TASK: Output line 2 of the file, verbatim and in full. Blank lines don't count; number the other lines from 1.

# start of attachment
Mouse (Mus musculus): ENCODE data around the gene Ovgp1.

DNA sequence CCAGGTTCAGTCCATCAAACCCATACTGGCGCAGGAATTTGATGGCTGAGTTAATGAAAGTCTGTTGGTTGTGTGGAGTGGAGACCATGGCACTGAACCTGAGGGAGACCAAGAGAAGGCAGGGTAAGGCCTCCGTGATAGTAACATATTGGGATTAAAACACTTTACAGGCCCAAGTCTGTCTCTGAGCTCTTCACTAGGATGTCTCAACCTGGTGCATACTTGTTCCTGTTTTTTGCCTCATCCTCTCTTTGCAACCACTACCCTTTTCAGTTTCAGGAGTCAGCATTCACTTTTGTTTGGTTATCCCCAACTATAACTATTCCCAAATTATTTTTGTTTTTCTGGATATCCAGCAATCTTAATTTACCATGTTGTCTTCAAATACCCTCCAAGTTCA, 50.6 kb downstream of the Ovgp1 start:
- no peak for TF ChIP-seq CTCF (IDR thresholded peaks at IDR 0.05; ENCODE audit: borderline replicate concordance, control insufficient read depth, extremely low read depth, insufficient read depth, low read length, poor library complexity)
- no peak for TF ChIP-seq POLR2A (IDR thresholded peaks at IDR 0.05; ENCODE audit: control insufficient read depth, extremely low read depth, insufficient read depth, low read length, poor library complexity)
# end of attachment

DNA sequence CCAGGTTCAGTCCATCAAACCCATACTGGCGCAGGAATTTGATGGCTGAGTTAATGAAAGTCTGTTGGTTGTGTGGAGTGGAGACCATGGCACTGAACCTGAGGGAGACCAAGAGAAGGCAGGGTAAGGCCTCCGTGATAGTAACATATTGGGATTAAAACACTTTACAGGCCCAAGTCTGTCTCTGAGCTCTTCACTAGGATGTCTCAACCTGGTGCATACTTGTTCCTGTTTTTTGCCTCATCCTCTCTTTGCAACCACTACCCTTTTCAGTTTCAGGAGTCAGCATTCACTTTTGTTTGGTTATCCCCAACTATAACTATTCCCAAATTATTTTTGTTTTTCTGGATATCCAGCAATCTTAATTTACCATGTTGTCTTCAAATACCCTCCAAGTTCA, 50.6 kb downstream of the Ovgp1 start: